Let's consider planning our technical and tactical awareness to exploit a narrow defence. In other words, if there's an opportunity to attack when the attack has more numbers than the defence. In the simplest terms, that might be a 2 v 1. These sessions consider 3 v 2s and 4 v 3s and how and when to use the miss pass. MORE
Rugby coaching tips to make the most of your game breakers
The coaching manual tells us (or certainly it should) that there are two types of defence – organised and disorganised. An attacking team needs to disorganise a defence to then penetrate. Some players look outstanding against a broken defence and yet are seemingly becalmed by an organised defence. Carlos Spencer (the former New Zealand fly half, 10) and Brian O’Driscoll (the Ireland outside centre, 13) are two such examples.
Of course, I’m not saying that Spencer and O’Driscoll are poor players. Players at all levels find it difficult to play against a strong defensive line. The reason is that they have little opportunity to find even the little space they need to weave their magic.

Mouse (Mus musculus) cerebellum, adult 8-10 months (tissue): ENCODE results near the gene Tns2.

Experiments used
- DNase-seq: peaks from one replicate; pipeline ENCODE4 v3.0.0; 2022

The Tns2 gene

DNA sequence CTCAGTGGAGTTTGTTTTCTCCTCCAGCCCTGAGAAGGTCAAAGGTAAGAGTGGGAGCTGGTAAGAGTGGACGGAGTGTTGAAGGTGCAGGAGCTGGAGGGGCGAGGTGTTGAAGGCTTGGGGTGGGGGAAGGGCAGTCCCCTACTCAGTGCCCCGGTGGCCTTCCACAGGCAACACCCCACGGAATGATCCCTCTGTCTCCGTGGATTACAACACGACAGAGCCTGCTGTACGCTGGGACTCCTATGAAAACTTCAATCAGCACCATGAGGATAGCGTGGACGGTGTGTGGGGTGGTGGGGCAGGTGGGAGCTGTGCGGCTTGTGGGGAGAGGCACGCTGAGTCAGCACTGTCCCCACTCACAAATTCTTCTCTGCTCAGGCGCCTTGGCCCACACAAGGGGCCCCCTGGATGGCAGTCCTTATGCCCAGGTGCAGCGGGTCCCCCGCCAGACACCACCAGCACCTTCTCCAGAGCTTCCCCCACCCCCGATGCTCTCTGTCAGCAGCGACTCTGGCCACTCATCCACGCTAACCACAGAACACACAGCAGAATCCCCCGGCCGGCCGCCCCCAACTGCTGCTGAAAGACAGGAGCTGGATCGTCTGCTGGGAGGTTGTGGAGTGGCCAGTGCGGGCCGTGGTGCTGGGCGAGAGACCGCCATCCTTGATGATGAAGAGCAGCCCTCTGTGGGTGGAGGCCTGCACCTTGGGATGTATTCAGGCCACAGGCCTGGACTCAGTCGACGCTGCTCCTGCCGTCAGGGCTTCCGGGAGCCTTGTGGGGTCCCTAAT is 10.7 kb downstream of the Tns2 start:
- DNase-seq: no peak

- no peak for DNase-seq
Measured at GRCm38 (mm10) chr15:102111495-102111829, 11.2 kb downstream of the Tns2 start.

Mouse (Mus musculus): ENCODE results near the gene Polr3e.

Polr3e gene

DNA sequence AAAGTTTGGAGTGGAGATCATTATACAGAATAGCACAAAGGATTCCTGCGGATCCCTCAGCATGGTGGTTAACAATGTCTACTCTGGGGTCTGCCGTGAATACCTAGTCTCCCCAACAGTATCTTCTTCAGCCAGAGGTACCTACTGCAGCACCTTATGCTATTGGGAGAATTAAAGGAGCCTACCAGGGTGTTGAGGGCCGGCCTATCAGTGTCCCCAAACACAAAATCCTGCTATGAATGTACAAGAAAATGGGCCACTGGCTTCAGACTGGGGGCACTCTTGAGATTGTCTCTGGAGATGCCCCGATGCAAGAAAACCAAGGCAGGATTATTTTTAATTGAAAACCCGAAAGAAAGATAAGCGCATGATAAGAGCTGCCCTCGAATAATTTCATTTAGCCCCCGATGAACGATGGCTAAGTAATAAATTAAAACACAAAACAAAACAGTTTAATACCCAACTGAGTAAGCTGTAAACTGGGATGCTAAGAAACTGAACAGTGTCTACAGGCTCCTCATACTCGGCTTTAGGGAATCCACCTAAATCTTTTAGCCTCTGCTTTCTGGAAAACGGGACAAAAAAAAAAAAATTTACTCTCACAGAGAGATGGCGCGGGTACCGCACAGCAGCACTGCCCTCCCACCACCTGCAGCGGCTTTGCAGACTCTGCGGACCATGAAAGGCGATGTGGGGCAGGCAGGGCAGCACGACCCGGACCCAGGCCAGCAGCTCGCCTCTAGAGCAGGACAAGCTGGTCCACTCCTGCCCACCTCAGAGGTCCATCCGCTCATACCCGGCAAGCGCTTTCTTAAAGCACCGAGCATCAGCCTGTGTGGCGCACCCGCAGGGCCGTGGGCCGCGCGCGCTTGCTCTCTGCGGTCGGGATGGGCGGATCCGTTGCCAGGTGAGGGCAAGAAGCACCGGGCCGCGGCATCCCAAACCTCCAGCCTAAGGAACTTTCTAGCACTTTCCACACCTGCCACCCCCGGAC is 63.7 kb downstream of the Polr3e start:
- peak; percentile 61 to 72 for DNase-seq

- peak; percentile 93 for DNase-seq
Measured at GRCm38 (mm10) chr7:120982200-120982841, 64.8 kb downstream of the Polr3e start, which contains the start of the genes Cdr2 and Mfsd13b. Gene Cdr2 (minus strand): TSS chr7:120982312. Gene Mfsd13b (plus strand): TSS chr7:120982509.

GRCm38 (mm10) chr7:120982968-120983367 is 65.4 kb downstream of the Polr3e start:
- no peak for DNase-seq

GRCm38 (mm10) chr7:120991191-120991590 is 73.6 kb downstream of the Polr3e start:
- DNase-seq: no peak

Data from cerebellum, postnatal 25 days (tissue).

And herein lies the problem. Let’s say you have a player who can be a great game breaker. Do you give them the ball and expect them to achieve the break every time they receive it?
More realistically, teams need to disorganise a defence before they can expect to use the game breakers to the best effect. This means using tactics to probe defences with big runners, or stretching defences by playing the ball wide. However, the best tip is to keep your backs, and more essentially the game breakers, “on their feet”.
That is, don’t let them go into rucks and mauls or take up crash balls. Instead, let team-mates work off them until the chances appear.
If you’re looking for more ways to make the most of your game breakers, then my Rugby Attack! manual could be the answer. Containing 27 pre-prepared plays, Rugby Attack! will help you produce co-ordinated attacks that suit your team’s strengths and target weaknesses in the opposition.